Tag Archives: risun tubeless rims

About Tubeless Tyres & Rims

Tubeless Conversion Index Page
Updated February 2020

tubeless-graphicTL-MTrimsTubeless rims are usually cast wheels with a lip or ridge (right) to help locate and seal the tyre bead securely on the rim. This lip is considered a safety feature which stops the tyre coming off the rim should it deflate on the move. In my experience, it works. You will feel the softened tubeless tyre long before it comes off the rim and can keep riding without it coming off the rim.
I’ve discovered lately that spoked rims with the safety lip suited to TL tyres are designated MT as opposed to WM. Even for bikes running inner tubes. The two rims left are from the back of an Africa Twin and a rare Excel 21 (see below).
This lip also makes removing and mounting the tyre difficult by the roadside if you need to repair a tube. It varies from bike to bike and tyre to tyre, but usually, with tubeless you only need to remove a tyre to replace it when it is worn out, not to fix endless punctures. And unlike punctures, fitting a new tyre is usually done at a time of your choosing and in a tyre shop which has the know-how and tools, including a powerful compressor and lube to force the new tyre over the lips and into the rim’s groove with a nice ‘pop’.

87tenere

Oddly, for years and years bikes running tubes also have this safety lip. Old Yamaha XTs had it on the rear wheel. Out of interest, this disproves another tubeless urban myth: you can only stick a tube in a TL rim to ‘get you home’ because it will eventually rub on the lip and explode with terrible consequences. Well, clearly not on a stock tubed ’86 Tenere with a lipped DID rim (above). I know because I remember putting that bike on a crate with the rear tyre removed, sticking it in gear and ‘hand-lathing’ off that safety lip with a chisel so that I’d not get stuck in the desert trying to break the bead to fix a flat. And as importantly, remounting it with – back then – just a bicycle pump. All this faffing is why we like tubeless.

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tlrimsBut to convert spoked tube rims to tubeless, this lip is actually a good thing and my 2008 Tenere (above) also had them on the back wheel. The front rim was normal which is a risk when converting to tubeless. But can it be any worse than a tubed tyre puncturing? Tubed tyres deflate faster and therefore more dangerously than tubeless tyres, so even without the safety lips or humps on the front, with tubeless you’re already ahead. But, as I found, you can get slow leakage along the seal.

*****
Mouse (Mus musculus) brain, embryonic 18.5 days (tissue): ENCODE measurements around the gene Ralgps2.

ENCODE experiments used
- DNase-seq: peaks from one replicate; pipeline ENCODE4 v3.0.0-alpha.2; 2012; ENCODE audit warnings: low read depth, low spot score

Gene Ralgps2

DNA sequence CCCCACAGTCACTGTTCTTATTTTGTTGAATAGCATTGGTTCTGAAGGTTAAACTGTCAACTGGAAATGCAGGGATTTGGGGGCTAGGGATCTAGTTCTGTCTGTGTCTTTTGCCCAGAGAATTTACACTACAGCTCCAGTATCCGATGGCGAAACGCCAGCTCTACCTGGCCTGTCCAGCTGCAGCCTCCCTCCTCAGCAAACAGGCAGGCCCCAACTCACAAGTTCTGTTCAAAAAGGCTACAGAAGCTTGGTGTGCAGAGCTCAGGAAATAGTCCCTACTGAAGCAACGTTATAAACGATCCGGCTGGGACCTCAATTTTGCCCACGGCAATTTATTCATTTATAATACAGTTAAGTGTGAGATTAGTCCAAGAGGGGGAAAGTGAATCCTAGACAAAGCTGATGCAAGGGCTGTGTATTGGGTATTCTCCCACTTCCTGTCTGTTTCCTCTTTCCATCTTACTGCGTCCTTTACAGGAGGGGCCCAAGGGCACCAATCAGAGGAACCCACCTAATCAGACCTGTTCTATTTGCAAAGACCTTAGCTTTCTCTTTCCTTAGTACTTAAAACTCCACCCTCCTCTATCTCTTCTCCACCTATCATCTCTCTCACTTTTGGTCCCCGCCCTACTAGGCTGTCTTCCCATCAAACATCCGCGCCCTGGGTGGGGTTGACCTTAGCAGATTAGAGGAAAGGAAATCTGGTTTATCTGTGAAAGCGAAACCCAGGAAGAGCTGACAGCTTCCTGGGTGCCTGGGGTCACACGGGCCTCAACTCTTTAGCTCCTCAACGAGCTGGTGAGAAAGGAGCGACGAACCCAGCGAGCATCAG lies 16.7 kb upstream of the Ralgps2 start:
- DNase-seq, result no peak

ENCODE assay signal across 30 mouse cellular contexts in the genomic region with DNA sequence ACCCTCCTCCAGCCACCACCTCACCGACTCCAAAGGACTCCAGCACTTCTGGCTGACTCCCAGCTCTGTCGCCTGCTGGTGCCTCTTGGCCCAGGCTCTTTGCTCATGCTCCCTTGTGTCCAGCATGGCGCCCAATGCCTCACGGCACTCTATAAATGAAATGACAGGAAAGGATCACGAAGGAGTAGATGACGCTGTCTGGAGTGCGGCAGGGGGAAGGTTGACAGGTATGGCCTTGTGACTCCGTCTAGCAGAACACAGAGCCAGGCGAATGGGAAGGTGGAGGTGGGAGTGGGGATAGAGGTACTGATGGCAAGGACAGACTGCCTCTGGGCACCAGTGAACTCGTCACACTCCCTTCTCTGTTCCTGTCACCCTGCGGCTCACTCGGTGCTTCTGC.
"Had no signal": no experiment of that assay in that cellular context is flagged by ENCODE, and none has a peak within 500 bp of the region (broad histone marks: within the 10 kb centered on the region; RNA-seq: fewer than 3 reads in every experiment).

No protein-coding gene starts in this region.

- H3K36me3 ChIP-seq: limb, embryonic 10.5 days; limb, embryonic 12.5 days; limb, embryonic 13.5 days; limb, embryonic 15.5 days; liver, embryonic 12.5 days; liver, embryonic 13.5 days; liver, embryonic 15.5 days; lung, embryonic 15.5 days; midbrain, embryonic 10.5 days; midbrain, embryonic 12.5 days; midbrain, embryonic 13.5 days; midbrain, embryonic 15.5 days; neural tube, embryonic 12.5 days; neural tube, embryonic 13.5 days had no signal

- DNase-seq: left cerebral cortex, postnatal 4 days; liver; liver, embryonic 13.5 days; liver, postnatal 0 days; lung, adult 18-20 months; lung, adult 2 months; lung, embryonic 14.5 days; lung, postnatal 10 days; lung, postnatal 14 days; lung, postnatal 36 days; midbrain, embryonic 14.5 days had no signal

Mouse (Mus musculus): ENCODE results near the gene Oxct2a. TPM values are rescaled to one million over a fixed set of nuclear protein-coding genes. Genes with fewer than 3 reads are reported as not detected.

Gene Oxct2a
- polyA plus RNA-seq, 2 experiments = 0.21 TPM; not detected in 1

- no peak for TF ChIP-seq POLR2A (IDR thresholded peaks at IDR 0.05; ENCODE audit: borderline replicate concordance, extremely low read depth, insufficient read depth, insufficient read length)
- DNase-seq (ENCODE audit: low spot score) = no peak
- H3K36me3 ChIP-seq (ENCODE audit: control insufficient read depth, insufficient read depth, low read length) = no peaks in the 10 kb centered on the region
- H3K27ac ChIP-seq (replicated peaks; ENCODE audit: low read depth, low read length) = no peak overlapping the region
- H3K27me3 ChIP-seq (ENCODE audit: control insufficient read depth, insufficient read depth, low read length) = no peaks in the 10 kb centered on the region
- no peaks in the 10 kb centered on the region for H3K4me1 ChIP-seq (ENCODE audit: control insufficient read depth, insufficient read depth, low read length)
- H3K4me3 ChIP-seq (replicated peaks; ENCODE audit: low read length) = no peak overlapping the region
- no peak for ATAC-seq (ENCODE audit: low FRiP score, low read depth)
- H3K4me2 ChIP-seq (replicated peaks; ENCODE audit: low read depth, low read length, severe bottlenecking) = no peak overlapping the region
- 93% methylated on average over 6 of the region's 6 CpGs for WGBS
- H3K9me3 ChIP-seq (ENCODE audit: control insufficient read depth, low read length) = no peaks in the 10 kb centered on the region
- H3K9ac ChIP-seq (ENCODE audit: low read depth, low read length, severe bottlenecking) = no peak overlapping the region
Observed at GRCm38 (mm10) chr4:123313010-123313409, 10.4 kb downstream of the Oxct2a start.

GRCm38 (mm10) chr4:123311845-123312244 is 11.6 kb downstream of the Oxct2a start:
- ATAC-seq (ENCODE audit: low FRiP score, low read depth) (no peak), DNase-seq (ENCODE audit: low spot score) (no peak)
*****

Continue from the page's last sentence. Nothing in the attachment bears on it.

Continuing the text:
Pictured left: the top WM rim has no sealing lip; the lower MT rim does. Note also the angle of the tyre bead–rim interface; the lower rim with the lip is flat which helps make a better seal. The upper lipless rim slopes into the well making it easier to change by hand, but it won’t hold or seal a tubeless tyre half as well. I think my 2008 Tenere front-wheel sealing problems were because the rear wheel was like the lower rim – good for tubeless. The 21-inch front was like the upper rim; less good seal.

21-inch spoke rims with safety lips
tl-RRAThubI have spent weeks online tracking down a 21-inch alloy rim with the safety lip suited to converting to tubeless. They are rare.
giantTaiwan-based Giant (or GLM) is the biggest bicycle and motorcycle rim manufacturer in the world. They make such a rim in ‘big bike’ 2.15 width with 36 holes (bigger BMWs have 40; lighter trials bikes have 32). In the UK Central Wheel Components sell them for £111 (2.15kg) + 24 quid to anodise. It may be branded SM Pro. Rally Raid use this rim on their own wheelsets with BARTubeless conversions for Africa Twins (left) at £1500 a pair. They’ll probably do the same for the 700 Tenere which also comes inner tubed from the factory.
A quote to build that rim onto my Himalayan hub and seal it with BARTubeless (done in Italy) came in at £420. A quote to do the same for my AT: new 2.15 GLM rim £135; S/S spoke set and wheel build £105; Airtight TL band £120; post £21 (£381).
tl-supermotocivitanova21More research unearthed Japanese Excel Takasago TL rims in 21-inch, but only a 1.60 size (left; p/n ICK408) which is OK for dirt bikes but not adv twins. Talon in the UK import them at £165; I bought a pair in Italy for a lot less and have kept one for a rainy day. This rim has an unusually deep well which should make for easy tyre mounting, even after you’ve sealed it whichever. In 2018 there was talk of Excel making a 21 x 2.15, but nothing came of it.

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Tubeless: OEM Spoked Tubeless Wheels

Tubeless Conversion Index Page
Updated January 2020